Earlier this week, TODAY Show contributor Jill Martin shared her breast cancer story to dispel myths about hereditary cancer, empower other patients and advocate for personalized cancer prevention. "I am telling this story now because I couldn’t go through months of operations, and start to recover both physically and mentally, without shouting from the rooftops telling everyone to check with their doctors to see if genetic testing is appropriate," she wrote in her op-ed.
"Hearing that another young woman has breast cancer is always heartbreaking, but Jill Martin's story is unique and gives me hope. It was genetic testing, followed by supplemental screening, that helped her find a breast cancer that otherwise would've been missed," said Feyi Ayodele, CancerIQ co-founder and CEO. "Having the courage to share the backstory behind her diagnosis is going to save countless lives. How can more people at risk get access to the testing and risk-based screening needed to stay a step ahead of cancer?"
It is an all-too-common scenario in today’s breast centers and women's health clinics: a woman, like Martin, who comes in every year for her mammogram, fills out an intake form to provide the health system with her family history. She isn't flagged for genetic testing. A missed opportunity.
Years later, the woman is diagnosed with late-stage breast cancer. It turns out she was a carrier of the BRCA genetic mutation, meaning she faced a significantly higher risk of a breast cancer diagnosis than the average woman. The diagnosis disrupts her long-term health and wellbeing, forcing invasive surgeries and/or aggressive treatments with a long list of side effects. It also disrupts her work, family, and social relationships and has significant financial consequences. Most of all, it leaves her asking a simple but difficult question: “Why didn’t anyone catch this sooner?”
The answer is that the average breast program provides one-size-fits-all preventive care that fails to meet the needs of the 1 in 10 women, like Martin, with the highest risk of a breast cancer diagnosis. More than 257,000 new cases of breast cancer are diagnosed in the United States annually; as many as 10% due to genetic or familial risk factors that can be addressed in advance.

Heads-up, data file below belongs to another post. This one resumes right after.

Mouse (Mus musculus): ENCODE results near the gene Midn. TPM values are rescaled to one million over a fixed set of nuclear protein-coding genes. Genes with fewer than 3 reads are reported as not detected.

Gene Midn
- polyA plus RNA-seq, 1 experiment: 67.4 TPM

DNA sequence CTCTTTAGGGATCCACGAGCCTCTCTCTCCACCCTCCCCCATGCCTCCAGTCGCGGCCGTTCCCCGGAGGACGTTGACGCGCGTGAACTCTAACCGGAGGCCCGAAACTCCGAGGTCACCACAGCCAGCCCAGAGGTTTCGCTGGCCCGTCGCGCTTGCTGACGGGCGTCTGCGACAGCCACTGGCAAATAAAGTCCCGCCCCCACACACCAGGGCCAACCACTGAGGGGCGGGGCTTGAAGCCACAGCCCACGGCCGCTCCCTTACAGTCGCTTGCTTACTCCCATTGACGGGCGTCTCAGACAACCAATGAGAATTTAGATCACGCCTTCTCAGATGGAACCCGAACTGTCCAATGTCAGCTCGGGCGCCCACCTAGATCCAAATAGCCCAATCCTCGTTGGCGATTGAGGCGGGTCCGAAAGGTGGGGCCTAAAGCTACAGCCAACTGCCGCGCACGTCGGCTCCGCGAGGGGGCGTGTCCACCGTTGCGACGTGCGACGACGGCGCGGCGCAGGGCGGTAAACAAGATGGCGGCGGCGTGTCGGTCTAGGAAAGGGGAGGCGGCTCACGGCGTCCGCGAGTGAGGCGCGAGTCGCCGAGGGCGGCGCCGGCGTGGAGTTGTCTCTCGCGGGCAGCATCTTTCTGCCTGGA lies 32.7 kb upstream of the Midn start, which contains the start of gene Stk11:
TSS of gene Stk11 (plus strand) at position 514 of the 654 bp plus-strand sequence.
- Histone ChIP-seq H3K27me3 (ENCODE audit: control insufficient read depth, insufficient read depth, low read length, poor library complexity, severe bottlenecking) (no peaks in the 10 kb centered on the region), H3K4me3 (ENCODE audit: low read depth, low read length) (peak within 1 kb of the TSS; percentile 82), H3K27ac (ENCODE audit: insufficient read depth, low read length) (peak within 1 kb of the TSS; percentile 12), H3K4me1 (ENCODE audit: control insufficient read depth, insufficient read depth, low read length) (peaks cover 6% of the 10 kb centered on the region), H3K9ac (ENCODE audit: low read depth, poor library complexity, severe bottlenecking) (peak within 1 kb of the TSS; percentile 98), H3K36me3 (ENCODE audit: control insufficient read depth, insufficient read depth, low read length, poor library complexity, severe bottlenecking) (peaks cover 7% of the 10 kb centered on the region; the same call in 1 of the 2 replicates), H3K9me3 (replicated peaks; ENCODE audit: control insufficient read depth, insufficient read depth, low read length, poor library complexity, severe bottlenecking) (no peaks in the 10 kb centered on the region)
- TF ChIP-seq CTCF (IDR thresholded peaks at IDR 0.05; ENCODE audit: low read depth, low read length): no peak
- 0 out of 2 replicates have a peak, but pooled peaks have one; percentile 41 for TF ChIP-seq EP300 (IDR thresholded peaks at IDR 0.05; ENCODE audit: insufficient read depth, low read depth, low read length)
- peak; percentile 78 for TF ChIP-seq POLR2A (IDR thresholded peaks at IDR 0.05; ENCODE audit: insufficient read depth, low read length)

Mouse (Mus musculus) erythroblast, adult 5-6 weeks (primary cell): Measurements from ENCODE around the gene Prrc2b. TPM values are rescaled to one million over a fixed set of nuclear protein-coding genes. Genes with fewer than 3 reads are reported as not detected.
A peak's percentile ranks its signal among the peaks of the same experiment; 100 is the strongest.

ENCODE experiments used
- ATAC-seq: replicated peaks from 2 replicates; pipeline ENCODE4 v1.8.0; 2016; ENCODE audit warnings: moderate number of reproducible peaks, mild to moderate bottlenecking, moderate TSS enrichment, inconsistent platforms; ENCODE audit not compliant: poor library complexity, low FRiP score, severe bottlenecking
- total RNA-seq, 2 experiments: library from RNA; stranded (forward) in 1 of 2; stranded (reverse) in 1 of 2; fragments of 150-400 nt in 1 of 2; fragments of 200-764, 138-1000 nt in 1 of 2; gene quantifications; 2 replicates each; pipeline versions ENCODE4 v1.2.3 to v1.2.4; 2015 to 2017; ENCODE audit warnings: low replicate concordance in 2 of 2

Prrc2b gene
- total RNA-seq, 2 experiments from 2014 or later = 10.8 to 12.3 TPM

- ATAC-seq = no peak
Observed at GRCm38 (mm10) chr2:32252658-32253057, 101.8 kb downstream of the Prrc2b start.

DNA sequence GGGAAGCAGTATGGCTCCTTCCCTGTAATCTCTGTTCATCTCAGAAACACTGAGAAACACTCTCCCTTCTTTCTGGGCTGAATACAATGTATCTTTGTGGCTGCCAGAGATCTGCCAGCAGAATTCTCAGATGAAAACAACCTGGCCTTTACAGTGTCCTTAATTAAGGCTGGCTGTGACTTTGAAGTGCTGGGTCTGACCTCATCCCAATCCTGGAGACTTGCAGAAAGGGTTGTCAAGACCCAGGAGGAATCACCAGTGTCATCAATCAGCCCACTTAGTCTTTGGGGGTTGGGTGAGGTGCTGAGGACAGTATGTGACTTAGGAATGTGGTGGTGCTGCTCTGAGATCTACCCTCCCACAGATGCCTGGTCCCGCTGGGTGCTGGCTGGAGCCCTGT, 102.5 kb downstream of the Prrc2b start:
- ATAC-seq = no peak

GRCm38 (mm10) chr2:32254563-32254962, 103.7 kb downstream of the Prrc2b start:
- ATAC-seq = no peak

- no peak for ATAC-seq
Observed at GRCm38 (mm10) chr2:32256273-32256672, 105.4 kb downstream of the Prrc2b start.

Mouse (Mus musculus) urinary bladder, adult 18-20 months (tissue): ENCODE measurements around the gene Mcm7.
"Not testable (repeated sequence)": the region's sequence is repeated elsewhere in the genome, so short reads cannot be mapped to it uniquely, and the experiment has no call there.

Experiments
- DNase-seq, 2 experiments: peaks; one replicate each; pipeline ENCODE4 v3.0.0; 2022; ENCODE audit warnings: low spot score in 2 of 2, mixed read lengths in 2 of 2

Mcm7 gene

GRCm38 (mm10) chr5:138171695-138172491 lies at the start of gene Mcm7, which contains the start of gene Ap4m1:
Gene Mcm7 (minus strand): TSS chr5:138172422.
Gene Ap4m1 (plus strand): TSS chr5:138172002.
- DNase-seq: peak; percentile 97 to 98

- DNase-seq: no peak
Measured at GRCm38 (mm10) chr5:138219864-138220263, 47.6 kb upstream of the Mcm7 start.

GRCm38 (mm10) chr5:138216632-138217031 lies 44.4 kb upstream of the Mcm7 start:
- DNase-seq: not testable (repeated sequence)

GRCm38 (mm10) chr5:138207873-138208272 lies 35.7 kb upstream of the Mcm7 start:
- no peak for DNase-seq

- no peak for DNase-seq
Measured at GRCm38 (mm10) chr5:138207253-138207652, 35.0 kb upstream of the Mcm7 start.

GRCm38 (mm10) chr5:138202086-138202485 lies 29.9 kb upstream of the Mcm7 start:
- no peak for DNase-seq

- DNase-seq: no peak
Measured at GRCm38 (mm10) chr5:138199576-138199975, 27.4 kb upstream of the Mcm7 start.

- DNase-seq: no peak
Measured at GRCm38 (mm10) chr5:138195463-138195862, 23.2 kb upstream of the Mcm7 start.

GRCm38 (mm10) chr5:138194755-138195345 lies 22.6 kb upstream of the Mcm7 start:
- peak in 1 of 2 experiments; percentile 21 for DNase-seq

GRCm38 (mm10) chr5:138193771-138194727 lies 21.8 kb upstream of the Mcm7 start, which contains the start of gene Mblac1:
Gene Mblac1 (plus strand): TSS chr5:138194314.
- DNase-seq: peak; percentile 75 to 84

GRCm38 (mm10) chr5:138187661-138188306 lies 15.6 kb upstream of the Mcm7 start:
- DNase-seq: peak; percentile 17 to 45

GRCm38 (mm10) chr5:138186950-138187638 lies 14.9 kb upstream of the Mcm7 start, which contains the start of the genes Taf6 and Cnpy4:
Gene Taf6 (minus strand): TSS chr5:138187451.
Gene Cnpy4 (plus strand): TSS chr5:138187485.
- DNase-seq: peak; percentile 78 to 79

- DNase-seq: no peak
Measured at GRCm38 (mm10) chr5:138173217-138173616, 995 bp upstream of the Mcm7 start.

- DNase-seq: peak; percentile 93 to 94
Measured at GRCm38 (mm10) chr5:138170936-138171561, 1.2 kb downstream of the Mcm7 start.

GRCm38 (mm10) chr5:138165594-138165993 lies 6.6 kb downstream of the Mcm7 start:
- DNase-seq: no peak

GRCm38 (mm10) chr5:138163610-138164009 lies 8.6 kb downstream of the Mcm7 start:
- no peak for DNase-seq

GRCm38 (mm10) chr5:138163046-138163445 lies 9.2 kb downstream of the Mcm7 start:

To fill in gaps in care for high-risk patients, breast centers must be able to identify more high-risk patients, improve productivity and efficiency, and navigate more patients to specialty care. Here's how:
- Prevent patients from falling through the cracks by leveraging engaging outreach resources and data collection tools designed to support comprehensive cancer risk assessment at the population level.
- Educate patients at the point of care so they understand their individual cancer risk and how to manage it with the appropriate preventive care interventions.
- Reduce administrative work time with automated documentation and advanced pedigree software embedded into workflows.
- Manage care pathways over time with clinical guidance, follow-up education and tracking resources embedded in existing workflows.
- Scale your impact with health system-level insight into clinical and financial performance and ongoing, hands-on support.
One-size-fits-all breast cancer screening too often leaves high- and rising-risk patients behind and limits breast center referral volume and growth. But identifying and engaging high-risk patients can be a challenge for busy breast centers. The CancerIQ platform makes it easy to gather comprehensive patient data, automatically map it to the latest evidence-based guidelines, and manage hyper-personalized care plans within existing EHR workflows.